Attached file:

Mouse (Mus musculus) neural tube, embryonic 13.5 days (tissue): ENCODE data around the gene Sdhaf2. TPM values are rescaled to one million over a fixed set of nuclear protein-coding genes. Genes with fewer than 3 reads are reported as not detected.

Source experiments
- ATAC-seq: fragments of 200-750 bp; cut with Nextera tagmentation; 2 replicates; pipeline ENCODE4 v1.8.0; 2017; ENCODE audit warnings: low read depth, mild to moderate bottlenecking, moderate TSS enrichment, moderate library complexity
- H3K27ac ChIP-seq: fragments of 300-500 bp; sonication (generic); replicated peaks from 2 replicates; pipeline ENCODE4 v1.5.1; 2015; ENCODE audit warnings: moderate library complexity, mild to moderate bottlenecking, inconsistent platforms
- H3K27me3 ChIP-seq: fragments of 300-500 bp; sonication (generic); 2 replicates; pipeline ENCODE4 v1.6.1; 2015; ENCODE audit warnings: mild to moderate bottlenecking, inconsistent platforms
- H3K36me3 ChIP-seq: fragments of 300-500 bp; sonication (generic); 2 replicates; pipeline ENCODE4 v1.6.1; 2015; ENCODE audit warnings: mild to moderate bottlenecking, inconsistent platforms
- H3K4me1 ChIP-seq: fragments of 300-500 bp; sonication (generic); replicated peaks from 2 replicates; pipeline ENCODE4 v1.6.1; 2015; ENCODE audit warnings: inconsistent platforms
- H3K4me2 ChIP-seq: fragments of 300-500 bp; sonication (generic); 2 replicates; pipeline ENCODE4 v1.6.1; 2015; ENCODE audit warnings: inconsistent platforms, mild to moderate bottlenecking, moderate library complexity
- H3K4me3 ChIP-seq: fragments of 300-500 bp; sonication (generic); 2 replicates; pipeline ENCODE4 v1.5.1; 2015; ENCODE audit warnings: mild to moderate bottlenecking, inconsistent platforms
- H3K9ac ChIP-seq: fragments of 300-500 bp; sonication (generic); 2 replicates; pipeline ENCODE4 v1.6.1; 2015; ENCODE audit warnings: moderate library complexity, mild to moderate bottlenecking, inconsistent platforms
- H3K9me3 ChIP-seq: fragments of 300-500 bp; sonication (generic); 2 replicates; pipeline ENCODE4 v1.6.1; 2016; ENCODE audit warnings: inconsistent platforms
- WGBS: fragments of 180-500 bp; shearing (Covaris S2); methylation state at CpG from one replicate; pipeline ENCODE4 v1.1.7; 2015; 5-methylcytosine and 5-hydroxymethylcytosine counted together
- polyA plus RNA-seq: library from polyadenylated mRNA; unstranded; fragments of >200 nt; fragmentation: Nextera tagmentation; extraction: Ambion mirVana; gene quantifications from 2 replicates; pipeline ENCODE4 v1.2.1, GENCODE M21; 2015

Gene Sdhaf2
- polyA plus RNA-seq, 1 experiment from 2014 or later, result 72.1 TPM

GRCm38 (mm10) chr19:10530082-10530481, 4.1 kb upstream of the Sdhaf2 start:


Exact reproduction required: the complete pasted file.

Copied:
Mouse (Mus musculus) neural tube, embryonic 13.5 days (tissue): ENCODE data around the gene Sdhaf2. TPM values are rescaled to one million over a fixed set of nuclear protein-coding genes. Genes with fewer than 3 reads are reported as not detected.

Source experiments
- ATAC-seq: fragments of 200-750 bp; cut with Nextera tagmentation; 2 replicates; pipeline ENCODE4 v1.8.0; 2017; ENCODE audit warnings: low read depth, mild to moderate bottlenecking, moderate TSS enrichment, moderate library complexity
- H3K27ac ChIP-seq: fragments of 300-500 bp; sonication (generic); replicated peaks from 2 replicates; pipeline ENCODE4 v1.5.1; 2015; ENCODE audit warnings: moderate library complexity, mild to moderate bottlenecking, inconsistent platforms
- H3K27me3 ChIP-seq: fragments of 300-500 bp; sonication (generic); 2 replicates; pipeline ENCODE4 v1.6.1; 2015; ENCODE audit warnings: mild to moderate bottlenecking, inconsistent platforms
- H3K36me3 ChIP-seq: fragments of 300-500 bp; sonication (generic); 2 replicates; pipeline ENCODE4 v1.6.1; 2015; ENCODE audit warnings: mild to moderate bottlenecking, inconsistent platforms
- H3K4me1 ChIP-seq: fragments of 300-500 bp; sonication (generic); replicated peaks from 2 replicates; pipeline ENCODE4 v1.6.1; 2015; ENCODE audit warnings: inconsistent platforms
- H3K4me2 ChIP-seq: fragments of 300-500 bp; sonication (generic); 2 replicates; pipeline ENCODE4 v1.6.1; 2015; ENCODE audit warnings: inconsistent platforms, mild to moderate bottlenecking, moderate library complexity
- H3K4me3 ChIP-seq: fragments of 300-500 bp; sonication (generic); 2 replicates; pipeline ENCODE4 v1.5.1; 2015; ENCODE audit warnings: mild to moderate bottlenecking, inconsistent platforms
- H3K9ac ChIP-seq: fragments of 300-500 bp; sonication (generic); 2 replicates; pipeline ENCODE4 v1.6.1; 2015; ENCODE audit warnings: moderate library complexity, mild to moderate bottlenecking, inconsistent platforms
- H3K9me3 ChIP-seq: fragments of 300-500 bp; sonication (generic); 2 replicates; pipeline ENCODE4 v1.6.1; 2016; ENCODE audit warnings: inconsistent platforms
- WGBS: fragments of 180-500 bp; shearing (Covaris S2); methylation state at CpG from one replicate; pipeline ENCODE4 v1.1.7; 2015; 5-methylcytosine and 5-hydroxymethylcytosine counted together
- polyA plus RNA-seq: library from polyadenylated mRNA; unstranded; fragments of >200 nt; fragmentation: Nextera tagmentation; extraction: Ambion mirVana; gene quantifications from 2 replicates; pipeline ENCODE4 v1.2.1, GENCODE M21; 2015

Gene Sdhaf2
- polyA plus RNA-seq, 1 experiment from 2014 or later, result 72.1 TPM

GRCm38 (mm10) chr19:10530082-10530481, 4.1 kb upstream of the Sdhaf2 start: